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Guest column | James Pettican

Tampa trolley stokes Pittsburgh native's memories of Great Depression adventures

Tampa's streetcars are in the news these days and, once again, that brings back memories from more than 80 years ago. I have ridden them a time or two and enjoyed their lumbering but secure-feeling ride.

I was brought up in Pittsburgh and was a preteen in the depths of the Great Depression.

At age 11 or 12, I discovered the 25-cent Sunday trolley pass, for me, the price of a new Sunday adventure. Like other cities back then, my hometown had an extensive streetcar system.

Quarter in hand, I would board a trolley at the corner a half-block away from our house and be on my way to downtown, known at the Golden Triangle, the place where three rivers come together. Downtown was a 7- or 8-mile ride. It took us through Squirrel Hill, an affluent residential area, the university district, an industrial area known as Soho and, finally, downtown.

Downtown brought into view the county courthouse with its adjoining jail, skyscrapers and the big movie palaces of that era. When I had a nickel or dime in my pocket, I would disembark and wander around for a while. Sometimes, I would buy something to impress my siblings back home, all of them younger than I was.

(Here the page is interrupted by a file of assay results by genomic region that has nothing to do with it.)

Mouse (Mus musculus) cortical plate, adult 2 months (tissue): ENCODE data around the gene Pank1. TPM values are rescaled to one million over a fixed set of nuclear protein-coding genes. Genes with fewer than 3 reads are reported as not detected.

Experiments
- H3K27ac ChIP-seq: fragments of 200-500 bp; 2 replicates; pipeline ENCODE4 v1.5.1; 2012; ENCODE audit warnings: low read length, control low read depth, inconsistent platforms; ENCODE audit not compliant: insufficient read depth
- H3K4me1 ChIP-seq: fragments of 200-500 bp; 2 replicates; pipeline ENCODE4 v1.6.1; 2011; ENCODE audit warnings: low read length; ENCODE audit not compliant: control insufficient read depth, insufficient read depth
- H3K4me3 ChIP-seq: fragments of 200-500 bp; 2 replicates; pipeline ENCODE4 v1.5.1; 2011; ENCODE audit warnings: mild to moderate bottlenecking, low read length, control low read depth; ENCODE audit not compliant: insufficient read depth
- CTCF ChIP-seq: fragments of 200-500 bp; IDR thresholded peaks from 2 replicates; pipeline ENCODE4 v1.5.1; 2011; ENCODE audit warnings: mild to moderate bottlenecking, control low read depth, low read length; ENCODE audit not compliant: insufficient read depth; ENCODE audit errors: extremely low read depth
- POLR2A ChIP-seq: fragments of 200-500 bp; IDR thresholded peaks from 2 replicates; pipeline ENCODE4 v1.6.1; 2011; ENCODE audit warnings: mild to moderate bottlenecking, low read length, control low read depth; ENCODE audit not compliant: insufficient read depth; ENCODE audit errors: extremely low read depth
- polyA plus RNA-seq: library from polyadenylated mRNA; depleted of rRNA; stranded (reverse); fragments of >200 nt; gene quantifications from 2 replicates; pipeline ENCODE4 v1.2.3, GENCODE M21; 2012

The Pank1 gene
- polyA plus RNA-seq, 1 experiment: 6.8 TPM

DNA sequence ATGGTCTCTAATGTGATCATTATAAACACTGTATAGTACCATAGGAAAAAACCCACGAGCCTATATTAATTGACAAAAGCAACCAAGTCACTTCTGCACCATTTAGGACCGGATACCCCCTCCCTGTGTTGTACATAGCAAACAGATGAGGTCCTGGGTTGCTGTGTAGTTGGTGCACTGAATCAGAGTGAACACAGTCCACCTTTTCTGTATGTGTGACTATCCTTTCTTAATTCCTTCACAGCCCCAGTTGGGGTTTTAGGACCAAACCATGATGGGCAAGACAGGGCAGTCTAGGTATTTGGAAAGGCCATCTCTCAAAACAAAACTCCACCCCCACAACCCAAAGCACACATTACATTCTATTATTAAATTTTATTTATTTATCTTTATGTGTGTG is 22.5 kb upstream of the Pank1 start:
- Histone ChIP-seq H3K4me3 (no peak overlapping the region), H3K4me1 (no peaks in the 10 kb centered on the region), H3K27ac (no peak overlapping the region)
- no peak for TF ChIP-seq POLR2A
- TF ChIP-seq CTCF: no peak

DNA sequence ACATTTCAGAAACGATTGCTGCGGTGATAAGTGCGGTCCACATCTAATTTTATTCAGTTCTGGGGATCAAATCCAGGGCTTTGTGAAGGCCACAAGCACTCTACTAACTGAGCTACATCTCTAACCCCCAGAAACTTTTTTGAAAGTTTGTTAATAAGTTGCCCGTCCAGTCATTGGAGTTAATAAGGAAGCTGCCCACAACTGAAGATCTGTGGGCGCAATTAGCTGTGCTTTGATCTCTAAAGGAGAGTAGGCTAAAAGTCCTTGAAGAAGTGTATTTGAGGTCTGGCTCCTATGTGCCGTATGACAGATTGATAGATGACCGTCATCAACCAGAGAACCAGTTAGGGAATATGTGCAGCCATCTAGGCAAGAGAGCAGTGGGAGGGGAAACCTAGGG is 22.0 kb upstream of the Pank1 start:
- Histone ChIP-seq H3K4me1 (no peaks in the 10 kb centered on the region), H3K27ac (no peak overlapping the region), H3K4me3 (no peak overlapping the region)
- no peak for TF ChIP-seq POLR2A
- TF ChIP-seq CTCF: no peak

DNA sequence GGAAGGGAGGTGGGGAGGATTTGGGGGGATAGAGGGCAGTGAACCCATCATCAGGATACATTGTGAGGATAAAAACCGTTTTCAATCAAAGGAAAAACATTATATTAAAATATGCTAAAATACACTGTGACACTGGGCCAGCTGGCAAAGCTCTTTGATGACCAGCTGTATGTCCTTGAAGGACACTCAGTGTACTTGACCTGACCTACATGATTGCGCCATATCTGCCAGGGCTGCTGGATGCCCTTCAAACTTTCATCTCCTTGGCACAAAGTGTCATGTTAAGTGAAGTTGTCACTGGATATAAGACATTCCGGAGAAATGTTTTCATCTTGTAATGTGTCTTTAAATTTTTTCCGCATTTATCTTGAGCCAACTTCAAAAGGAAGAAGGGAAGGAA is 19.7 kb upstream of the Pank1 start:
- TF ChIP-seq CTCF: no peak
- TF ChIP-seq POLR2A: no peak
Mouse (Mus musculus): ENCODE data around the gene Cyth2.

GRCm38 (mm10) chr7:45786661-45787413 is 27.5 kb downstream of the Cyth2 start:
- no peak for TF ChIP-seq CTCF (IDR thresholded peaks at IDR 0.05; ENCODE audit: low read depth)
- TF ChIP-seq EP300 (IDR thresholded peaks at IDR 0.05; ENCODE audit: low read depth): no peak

While downtown, I would usually catch a glimpse of the big, black interurban streetcars. They were about the size of railroad passenger train cars and went to destinations 30 or 40 miles away. My grandmother had two sisters who lived on farms and she would ride the interurbans to visit them. Sometimes, during the summer or school holidays, she took me along and that was a super treat. The big cars ran swiftly and smoothly through the countryside and provided tales to tell my brothers and sisters when I got home.

Safety was never a concern back then for a preteen riding alone through the big city. Today's parents would probably veto the very idea and I wouldn't blame them for it.

Eventually, I found a solution for quarterless Sundays. The solution was Uncle Max. Married to a sister of my grandmother, he was actually my great uncle. He was a streetcar motorman who worked most Sundays. He had come here from Germany, had a gruff manner but a good heart.

He would tell me when to meet his trolley at a certain corner where I would board gratis. On those trips, I had to stay on board or be stranded somewhere. Still, it was better than having to stay home on a sunny Sunday afternoon.

Somehow, the world seemed more compact back then. Without having to cross a street I could walk to several stores – meat market, grocery and confectionery. Our drugstore called for crossing one street, though, as did our trolley stop. Radios were our living room entertainment and our playgrounds were our backyards. Soccer moms were unheard of since most women didn't drive.

Some of today's builders try to bring back a bit of that world in places like Seaside and Disney's Celebration but their task is a tough one, particularly when there is limited mass transit. Meanwhile, we old folks still have our memories.

Retired journalist James Pettican lives in Palm Harbor.

Tampa trolley stokes Pittsburgh native's memories of Great Depression adventures 11/01/12 Tampa trolley stokes Pittsburgh native's memories of Great Depression adventures 11/01/12 [Last modified: Thursday, November 1, 2012 5:22pm]

© 2014 Tampa Bay Times

    

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Guest column | James Pettican